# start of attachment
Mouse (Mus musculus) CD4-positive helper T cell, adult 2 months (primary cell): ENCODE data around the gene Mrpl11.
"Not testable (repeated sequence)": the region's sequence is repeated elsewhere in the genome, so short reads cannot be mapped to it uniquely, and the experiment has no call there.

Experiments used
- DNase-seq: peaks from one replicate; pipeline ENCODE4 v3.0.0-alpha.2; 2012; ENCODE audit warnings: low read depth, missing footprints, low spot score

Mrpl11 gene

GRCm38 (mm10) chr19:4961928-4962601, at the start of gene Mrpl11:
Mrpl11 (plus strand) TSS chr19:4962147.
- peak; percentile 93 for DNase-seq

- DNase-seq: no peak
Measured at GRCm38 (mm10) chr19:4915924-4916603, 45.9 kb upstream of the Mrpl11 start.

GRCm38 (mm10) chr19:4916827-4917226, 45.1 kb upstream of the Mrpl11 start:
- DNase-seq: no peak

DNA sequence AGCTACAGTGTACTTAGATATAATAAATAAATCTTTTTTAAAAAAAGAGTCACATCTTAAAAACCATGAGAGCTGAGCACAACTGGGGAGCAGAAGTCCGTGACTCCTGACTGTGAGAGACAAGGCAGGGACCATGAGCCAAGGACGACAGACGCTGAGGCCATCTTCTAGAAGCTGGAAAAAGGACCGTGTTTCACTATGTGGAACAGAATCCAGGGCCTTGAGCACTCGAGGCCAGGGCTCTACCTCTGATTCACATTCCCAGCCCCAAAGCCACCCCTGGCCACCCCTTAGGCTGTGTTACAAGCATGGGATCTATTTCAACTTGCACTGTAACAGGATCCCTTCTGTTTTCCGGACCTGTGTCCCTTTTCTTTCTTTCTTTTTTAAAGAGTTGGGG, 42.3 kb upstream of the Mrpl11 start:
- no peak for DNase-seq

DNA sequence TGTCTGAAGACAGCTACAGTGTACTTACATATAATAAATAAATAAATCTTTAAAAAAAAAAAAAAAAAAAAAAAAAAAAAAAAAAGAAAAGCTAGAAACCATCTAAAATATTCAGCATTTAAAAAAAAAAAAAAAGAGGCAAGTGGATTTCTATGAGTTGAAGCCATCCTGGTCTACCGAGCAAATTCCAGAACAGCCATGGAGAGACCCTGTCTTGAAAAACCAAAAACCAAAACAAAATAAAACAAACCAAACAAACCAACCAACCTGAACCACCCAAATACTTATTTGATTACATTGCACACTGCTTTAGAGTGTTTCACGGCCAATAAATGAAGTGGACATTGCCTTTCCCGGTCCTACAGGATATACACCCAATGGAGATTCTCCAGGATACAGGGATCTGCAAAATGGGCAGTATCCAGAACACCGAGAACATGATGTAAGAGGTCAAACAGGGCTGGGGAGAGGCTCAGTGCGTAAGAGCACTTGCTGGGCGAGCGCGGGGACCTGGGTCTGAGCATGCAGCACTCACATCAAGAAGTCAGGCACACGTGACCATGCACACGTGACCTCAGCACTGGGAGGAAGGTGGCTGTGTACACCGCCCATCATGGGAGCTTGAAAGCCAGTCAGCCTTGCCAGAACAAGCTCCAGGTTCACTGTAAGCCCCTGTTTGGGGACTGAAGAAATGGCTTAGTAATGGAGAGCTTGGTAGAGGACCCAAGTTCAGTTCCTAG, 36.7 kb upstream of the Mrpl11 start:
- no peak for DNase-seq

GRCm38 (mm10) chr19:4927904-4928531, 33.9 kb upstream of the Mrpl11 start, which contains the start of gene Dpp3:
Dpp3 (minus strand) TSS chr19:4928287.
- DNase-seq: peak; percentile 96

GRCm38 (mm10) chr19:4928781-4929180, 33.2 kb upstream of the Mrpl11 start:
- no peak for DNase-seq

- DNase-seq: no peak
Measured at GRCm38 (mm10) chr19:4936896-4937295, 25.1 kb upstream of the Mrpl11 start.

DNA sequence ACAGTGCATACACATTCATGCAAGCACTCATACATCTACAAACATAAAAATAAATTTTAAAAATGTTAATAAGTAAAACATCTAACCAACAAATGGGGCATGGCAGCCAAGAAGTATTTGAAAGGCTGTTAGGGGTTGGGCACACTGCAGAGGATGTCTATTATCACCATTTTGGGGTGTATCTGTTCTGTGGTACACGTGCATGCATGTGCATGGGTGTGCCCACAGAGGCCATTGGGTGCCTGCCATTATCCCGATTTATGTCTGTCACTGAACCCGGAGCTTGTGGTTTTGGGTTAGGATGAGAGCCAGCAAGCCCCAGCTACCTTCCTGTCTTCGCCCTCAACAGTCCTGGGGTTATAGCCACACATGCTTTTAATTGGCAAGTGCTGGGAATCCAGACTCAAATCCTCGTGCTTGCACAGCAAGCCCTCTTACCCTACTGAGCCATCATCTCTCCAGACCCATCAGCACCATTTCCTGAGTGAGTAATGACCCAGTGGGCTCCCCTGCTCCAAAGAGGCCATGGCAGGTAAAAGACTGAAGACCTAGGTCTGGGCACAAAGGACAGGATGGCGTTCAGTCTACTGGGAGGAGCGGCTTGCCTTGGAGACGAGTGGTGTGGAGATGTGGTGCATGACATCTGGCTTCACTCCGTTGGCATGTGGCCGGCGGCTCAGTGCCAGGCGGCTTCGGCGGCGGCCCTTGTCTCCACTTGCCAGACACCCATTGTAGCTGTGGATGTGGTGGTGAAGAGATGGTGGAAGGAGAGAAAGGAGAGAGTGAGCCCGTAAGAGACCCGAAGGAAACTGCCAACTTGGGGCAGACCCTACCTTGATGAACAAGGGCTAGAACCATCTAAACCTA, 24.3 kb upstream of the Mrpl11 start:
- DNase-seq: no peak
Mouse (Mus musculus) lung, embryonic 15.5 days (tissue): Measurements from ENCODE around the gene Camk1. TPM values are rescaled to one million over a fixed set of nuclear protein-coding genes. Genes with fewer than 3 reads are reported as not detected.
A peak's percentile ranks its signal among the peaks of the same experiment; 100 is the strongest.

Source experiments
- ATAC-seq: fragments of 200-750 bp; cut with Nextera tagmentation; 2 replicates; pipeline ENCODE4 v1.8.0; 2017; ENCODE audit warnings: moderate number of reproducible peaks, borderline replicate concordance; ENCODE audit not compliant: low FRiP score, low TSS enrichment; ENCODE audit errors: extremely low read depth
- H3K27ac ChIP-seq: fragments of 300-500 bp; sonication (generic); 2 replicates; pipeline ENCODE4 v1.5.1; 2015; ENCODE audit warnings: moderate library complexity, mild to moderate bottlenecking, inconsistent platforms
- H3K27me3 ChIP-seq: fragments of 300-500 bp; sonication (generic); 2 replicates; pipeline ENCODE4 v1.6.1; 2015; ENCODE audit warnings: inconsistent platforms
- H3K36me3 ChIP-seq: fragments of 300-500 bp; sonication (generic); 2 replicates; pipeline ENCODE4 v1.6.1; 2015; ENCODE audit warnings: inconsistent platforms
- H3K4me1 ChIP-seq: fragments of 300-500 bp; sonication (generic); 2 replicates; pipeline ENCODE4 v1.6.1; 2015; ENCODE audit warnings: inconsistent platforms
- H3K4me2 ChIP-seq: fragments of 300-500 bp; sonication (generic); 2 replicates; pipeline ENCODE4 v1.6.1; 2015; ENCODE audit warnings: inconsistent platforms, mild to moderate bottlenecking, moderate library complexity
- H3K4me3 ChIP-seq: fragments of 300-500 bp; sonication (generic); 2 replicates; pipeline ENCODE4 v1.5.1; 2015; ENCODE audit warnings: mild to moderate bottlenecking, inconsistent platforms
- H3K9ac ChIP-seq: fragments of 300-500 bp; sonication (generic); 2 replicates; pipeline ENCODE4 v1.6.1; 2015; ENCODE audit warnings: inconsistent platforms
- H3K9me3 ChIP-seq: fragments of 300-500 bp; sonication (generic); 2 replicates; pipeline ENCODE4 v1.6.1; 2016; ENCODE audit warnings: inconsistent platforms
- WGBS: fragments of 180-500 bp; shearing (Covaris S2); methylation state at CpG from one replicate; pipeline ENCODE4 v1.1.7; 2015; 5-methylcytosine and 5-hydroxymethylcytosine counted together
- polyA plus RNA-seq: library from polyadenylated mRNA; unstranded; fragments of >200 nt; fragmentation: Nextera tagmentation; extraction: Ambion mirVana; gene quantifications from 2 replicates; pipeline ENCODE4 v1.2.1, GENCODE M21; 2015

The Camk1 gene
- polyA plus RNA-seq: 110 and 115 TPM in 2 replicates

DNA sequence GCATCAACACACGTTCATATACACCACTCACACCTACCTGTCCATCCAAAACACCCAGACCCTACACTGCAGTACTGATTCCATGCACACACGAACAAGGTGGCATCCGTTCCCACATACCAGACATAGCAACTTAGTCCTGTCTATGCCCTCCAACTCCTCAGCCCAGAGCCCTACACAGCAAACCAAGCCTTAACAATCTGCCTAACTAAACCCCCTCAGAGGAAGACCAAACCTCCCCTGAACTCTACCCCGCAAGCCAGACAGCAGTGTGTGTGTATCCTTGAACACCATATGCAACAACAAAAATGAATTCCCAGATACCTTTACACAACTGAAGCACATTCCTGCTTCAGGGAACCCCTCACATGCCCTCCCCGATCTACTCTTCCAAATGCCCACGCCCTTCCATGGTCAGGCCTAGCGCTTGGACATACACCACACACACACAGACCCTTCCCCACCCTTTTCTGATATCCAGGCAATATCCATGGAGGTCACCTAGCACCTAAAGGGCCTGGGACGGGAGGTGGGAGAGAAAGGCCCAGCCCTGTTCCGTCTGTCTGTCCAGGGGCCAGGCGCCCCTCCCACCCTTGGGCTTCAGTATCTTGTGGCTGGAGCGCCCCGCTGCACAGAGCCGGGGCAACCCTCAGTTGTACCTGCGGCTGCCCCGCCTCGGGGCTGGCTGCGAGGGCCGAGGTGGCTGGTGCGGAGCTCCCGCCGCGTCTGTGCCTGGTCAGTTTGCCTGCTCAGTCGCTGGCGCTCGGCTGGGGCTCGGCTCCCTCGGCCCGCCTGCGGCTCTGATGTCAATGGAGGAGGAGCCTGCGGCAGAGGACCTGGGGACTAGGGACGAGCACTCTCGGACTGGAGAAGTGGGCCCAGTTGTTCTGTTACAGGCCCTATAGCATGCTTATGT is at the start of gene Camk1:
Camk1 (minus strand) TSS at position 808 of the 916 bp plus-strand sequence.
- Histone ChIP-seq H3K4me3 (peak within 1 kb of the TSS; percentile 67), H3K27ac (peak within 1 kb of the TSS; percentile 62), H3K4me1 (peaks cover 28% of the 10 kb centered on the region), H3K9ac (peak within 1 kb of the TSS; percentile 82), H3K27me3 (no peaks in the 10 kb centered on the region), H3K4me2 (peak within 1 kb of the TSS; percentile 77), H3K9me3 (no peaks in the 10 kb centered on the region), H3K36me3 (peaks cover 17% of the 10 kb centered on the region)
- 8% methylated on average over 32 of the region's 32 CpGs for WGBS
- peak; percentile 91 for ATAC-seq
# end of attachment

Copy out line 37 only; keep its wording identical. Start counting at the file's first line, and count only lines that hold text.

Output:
- H3K9me3 ChIP-seq: fragments of 300-500 bp; sonication (generic); 2 replicates; pipeline ENCODE4 v1.6.1; 2016; ENCODE audit warnings: inconsistent platforms